OGDEN — When Black Lives Matter started taking shape in Salt Lake City, clamoring from some for a chapter in Ogden surged, according to Lex Scott, co-founder of the activist group.
“The call for us to come to Ogden was just intense,” she said.
So the group started taking root — with an initial meeting late last month — and now, Scott and others involved are taking it a step further, forming a separate group to focus on their concerns about racial profiling and mistreatment of the public at the hands of police. She and other members of the new organization, the Ogden Community Activist Group, or CAG, met privately on Monday with Ogden Police Chief Randy Watt and other police reps, with more meetings planned.
“I have too many people reaching out to me complaining about police brutality and problems by police in Ogden,” said Scott, who helped form a similar watchdog group in Salt Lake City two years ago to work with police there.
Ogden police already have mechanisms in place to address many of the issues CAG group members brought up, including safeguards to prevent profiling, said police spokeswoman Capt. Danielle Croyle. She doesn’t think there are problems necessitating CAG, with profiling or in other areas, and she noted the varied training programs officers must routinely complete.
“If there’s anything that does come to light… we do address it,” she said.
But the department welcomes and encourages input from community groups, and she confirmed the willingness of Watt to meet again with CAG members.
About 15 people representing CAG took part in Monday’s meeting, held at the Ogden Police Department. CAG reps put many questions and requests to police. Authorities, meanwhile, agreed to at least two things — to look into tweaking the way complaints are submitted online and to investigate the availability of data indicating the race and ethnicity of people pulled over for traffic stops. CAG officials want to make it easier for the public to submit anonymous complaints online and seek the data on traffic stops to get a sense of whether police here engage in profiling.
Other general areas of import for CAG include assuring that officers get training on how to defuse tense situations, use of body cameras by police officers and hiring of racially and ethnically diverse police officers. “You name it, we try to reform the police department,” Scott said.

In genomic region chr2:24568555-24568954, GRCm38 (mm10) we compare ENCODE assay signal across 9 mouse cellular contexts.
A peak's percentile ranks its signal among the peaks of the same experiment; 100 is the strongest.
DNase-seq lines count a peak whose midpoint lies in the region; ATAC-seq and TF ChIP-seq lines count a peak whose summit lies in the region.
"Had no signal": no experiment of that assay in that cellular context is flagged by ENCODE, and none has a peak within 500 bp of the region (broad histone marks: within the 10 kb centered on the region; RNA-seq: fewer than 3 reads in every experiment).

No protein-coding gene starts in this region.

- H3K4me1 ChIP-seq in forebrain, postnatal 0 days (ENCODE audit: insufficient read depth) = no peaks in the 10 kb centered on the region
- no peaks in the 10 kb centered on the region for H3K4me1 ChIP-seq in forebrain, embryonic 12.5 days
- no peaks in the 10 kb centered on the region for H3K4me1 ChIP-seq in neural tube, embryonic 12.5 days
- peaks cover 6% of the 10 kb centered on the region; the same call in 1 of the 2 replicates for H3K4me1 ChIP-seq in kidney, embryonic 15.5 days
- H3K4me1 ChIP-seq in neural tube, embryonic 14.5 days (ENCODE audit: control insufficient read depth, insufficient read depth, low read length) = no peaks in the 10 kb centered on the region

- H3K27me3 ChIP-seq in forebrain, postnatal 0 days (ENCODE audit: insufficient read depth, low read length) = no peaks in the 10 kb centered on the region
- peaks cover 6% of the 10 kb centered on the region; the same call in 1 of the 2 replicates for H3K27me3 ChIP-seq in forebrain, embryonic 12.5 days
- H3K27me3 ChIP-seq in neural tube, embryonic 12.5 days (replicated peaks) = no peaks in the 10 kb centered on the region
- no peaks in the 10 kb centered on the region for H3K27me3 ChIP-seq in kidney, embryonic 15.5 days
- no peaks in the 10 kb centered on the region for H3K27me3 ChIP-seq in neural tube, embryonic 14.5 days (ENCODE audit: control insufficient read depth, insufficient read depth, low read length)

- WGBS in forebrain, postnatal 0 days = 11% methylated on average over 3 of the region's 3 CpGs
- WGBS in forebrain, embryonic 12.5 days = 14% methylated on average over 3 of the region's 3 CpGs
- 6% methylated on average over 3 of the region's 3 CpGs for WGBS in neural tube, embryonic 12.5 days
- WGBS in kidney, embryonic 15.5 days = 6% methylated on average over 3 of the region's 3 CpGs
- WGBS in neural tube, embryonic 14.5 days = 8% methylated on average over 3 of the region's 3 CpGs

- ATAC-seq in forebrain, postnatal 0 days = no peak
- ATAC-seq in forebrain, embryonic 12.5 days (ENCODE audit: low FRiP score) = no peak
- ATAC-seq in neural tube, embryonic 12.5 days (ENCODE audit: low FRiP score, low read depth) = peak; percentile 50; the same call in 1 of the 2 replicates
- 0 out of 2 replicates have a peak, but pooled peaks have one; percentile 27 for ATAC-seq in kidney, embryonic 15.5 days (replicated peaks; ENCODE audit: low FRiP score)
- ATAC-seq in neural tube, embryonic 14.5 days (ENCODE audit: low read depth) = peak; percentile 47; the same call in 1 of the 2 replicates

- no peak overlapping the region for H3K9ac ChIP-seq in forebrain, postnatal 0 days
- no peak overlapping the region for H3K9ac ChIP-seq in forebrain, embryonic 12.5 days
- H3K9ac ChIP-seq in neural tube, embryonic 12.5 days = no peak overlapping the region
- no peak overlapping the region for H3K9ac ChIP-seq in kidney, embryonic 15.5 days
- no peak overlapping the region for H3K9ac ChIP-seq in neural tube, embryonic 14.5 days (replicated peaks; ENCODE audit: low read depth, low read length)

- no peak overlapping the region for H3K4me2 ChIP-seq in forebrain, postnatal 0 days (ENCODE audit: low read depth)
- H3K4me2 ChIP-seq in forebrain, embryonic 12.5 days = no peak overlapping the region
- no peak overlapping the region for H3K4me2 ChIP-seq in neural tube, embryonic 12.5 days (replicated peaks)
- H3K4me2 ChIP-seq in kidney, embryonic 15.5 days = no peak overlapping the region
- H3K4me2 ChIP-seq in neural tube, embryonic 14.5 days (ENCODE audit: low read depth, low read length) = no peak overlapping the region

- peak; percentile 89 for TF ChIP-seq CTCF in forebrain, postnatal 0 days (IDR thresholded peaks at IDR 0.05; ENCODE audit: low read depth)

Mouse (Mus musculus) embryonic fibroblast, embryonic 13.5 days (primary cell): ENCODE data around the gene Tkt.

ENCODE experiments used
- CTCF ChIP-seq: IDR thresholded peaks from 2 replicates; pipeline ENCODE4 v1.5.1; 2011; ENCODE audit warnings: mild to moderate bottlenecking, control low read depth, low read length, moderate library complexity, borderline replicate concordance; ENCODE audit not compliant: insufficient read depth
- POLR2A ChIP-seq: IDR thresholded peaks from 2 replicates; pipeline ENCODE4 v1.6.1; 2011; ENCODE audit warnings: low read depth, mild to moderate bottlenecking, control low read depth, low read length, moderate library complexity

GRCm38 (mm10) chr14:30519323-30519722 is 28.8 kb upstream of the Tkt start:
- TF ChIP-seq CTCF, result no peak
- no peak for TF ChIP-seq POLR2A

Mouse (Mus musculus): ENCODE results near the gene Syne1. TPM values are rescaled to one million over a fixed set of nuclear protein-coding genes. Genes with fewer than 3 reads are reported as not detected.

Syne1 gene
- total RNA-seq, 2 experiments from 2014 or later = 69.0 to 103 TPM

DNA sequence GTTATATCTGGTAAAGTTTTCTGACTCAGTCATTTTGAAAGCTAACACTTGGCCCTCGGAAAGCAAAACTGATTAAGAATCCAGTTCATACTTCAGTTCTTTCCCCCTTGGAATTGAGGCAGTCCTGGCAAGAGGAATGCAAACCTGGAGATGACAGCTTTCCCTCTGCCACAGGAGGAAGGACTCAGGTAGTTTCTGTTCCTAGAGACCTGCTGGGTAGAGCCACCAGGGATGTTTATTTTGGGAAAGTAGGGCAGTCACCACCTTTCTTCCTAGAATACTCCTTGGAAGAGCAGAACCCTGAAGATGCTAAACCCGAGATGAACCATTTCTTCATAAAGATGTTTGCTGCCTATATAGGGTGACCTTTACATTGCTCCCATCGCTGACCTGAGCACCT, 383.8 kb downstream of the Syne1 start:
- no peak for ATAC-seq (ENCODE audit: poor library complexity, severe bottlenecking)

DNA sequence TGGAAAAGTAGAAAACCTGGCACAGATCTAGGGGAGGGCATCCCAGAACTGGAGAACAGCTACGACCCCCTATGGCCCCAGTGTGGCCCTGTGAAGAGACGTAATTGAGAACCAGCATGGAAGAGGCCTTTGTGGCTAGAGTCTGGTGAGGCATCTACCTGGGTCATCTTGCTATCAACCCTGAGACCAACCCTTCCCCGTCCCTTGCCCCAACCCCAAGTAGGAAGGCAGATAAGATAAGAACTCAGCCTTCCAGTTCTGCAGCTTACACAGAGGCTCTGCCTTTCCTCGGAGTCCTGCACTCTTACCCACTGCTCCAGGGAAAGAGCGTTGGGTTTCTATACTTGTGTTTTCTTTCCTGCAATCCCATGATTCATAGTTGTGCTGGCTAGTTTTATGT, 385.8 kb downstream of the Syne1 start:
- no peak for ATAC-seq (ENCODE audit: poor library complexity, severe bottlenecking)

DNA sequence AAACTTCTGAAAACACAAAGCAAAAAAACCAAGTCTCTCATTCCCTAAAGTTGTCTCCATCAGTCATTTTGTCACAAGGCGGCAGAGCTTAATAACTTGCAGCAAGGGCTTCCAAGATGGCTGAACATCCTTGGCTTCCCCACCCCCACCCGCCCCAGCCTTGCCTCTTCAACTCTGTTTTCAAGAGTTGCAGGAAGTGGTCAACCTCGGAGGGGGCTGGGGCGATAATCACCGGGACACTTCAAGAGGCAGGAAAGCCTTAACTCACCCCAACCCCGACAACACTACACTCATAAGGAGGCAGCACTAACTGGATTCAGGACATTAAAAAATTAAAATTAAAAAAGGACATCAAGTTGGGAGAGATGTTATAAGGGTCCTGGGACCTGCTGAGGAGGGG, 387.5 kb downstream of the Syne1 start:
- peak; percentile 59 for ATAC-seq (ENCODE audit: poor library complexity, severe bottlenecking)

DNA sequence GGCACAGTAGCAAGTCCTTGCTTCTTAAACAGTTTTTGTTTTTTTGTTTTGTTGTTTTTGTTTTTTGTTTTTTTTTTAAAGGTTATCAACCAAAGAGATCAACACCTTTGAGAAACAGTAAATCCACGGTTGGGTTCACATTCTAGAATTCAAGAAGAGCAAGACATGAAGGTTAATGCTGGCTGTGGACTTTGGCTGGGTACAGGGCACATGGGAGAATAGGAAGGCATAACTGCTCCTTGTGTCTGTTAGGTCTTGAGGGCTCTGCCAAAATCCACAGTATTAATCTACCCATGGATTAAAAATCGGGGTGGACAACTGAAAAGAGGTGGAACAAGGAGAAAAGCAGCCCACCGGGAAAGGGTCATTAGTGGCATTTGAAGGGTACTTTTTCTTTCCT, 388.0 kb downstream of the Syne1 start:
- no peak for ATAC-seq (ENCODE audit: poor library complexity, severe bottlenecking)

Scott would also like the department here to implement a civilian review board tasked with investigating charges from the public of police abuse, but Croyle said other administrative procedures already exist for such instances. Indeed, Croyle said many of the issues brought up by CAG are addressed in existing police policies and protocols.
Scott offered up praise for the department on some fronts. She lauded the department’s efforts to recruit minority officers and use of mental health counselors on calls when deemed necessary.
“It’s not adversarial. It’s not me against the police,” Scott said.
Whatever the case, Scott also said she’s received critical reports, notably with regard to strict treatment, arrests even, of minority kids accused of misbehavior or wrongdoing in Ogden and Weber School District schools. With that in mind, CAG reps hope to meet with the department’s school resource officers in a future meeting.
“We need to make sure those kids are not being profiled and being sent directly from school to jail,” she said. Scott also hopes to form a CAG group in Provo.
Croyle described Monday’s meeting as positive. “Very cordial, very professional, very engaging,” she said.
Terra Cooper, a Syracuse woman active in the Ogden CAG and the Black Lives Matter movement in Utah, echoed that. “I was actually very impressed with the chief. He was actually very honest,” offering straightforward answers on what he would and would not be willing to do as police department head, Cooper said.